Pet rescuer off hook on theft charges
Relief for volunteer after good deeds backfire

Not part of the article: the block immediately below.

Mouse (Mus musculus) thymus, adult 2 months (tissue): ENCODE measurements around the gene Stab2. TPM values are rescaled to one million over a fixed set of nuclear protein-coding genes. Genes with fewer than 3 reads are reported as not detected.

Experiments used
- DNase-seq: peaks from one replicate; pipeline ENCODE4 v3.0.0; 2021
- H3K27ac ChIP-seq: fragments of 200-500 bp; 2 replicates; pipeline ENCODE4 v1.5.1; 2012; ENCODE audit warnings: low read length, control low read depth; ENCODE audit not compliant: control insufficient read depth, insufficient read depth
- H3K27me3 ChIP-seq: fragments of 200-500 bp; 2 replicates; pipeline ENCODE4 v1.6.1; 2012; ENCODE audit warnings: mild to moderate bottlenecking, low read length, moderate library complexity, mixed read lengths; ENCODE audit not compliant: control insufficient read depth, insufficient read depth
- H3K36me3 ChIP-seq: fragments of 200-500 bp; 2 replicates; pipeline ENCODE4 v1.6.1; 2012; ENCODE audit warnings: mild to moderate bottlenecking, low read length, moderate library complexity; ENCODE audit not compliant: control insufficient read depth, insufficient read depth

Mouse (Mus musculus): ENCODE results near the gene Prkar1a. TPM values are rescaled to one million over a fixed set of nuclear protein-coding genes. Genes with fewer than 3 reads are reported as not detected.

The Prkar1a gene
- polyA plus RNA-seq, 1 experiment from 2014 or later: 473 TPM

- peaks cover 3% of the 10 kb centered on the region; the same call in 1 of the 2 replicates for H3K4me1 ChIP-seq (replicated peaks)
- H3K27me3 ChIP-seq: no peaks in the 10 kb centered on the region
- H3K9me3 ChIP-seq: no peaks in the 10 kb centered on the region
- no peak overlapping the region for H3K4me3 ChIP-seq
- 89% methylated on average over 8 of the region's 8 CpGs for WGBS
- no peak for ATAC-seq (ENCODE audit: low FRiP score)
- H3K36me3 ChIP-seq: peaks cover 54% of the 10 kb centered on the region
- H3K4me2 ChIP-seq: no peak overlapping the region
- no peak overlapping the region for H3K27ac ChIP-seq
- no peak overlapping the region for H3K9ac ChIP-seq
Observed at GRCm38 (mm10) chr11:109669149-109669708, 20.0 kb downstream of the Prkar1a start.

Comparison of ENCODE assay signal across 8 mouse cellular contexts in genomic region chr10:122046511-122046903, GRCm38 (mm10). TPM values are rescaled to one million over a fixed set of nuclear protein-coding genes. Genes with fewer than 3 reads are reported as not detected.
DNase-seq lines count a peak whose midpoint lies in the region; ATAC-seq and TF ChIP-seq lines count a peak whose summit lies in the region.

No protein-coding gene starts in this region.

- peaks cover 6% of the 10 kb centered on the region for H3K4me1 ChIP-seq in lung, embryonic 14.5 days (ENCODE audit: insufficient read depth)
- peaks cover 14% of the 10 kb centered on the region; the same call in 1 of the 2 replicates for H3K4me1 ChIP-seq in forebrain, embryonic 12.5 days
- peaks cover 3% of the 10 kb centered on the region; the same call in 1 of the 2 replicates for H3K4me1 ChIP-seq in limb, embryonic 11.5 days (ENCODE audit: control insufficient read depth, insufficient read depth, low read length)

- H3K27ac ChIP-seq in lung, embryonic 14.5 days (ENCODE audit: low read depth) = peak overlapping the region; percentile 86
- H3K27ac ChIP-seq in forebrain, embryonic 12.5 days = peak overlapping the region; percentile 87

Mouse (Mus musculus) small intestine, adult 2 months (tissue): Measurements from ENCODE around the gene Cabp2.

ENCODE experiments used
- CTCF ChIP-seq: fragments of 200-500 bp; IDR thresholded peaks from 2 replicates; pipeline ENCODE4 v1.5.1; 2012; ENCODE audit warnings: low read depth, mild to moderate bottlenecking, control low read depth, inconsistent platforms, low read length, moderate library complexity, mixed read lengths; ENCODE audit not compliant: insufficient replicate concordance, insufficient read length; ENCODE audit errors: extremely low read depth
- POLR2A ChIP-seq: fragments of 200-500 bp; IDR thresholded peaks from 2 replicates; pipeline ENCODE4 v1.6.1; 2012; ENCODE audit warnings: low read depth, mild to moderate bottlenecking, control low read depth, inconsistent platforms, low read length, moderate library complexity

A case against a Domestic Animal Care volunteer has finally been withdrawn by a magistrate, but not before the Port Elizabeth woman spent more than a year in and out of court, defending claims that she had stolen two pets believed to have been living inside their owner’s broken- down car.Bronwin Meyer, 46, was slapped with the theft charge after she took the cat and miniature Doberman Pinscher into foster care, arranged for the dog to have its teeth cleaned and nails trimmed, be de-wormed and even receive the necessary vaccinations.Meyer works as a rescuer for Domestic Animal Care, a nonprofit organisation caring for disadvantaged and abused animals.Elise Louw and her son, Francois, an ex-policeman, had accused Meyer of stealing her cat and dog on March 8 2018.According to representations made to the senior public prosecutor on behalf of Meyer, the mother and son were living in their broken down Mercedes-Benz in Webber Street, South End, at the time.Meyer became involved in the matter after a peace officer, Lindel Beets, received complaints from members of the community about two adults and pets living inside their car.“It transpired that Louw’s other son lived in a flat around the corner but would only allow his mother and brother to use their bathroom, not to visit or stay with them,” representations drawn up by advocate Hannelie Bakker state.“After Meyer had investigated the situation, she then out of the goodness of her heart offered to have the broken-down vehicle towed to a friend who owns a vehicle repair station.“Louw and Francois accepted this arrangement . . . Meyer then arranged for them to stay in a guesthouse in Walmer and paid for their accommodation,” Bakker wrote.The guesthouse did not allow pets, and Louw’s other son agreed to keep the cat and dog for one night only.Meyer then arranged longterm accommodation for the Louws, but they refused it.She claimed Louw then asked her to take care of the animals until she could find an alternative place to stay.Meyer claimed Louw told her that she had bought the dog, now about five years old, for R3,000 and asked if Meyer would be interested in buying it from her.“Meyer [told] her the DAC [Domestic Animal Care] would only be able to offer her the normal R850 adoption fee.“She then requested that Meyer not sterilise the dog because she intended using her for breeding purposes.”Meyer then consulted with the Animal Anti-Cruelty League and was informed under no circumstances were the pets to be returned to Louw.“She was advised to have the dog sterilised.” The dog was accordingly spayed by a vet.“. . . these animals were never in the foster care of Meyer personally. Louw kept in touch with Meyer and once they had sold the car, she informed her that she had signed a lease and would now be able to take care of her pets.”Meyer informed her that the matter was now in the hands of the Animal Anti-Cruelty League. The league later found the premises to be unsuitable for the pets.“At that stage Meyer and a group of friends involved in the DAC [Domestic Animal Care] entertained the idea of offering Louw R4,000 for the dog, but she refused.“This was the stage when Francois started to send Meyer messages threatening her with exposure on social media. A theft charge was also opened.”While the police had initially indicated that there was no crime because Louw had requested Meyer to take her pets into foster care, a prosecutor had requested that the case first be investigated before the docket was closed.On April 25 2018, the prosecution noted on the file: “No criminal intent here.” On June 21, the senior public prosecutor confirmed the correctness of that decision.However, by November, Meyer was again subpoenaed to be before court. The case was once again withdrawn.“Apparently the district court prosecutor was not allowed to exercise her discretion . . . and the investigating officer was once again instructed to charge Meyer again for December 13 [court date].” Bakker then made representations to the prosecutor but received no reply.This week a magistrate finally withdrew the case.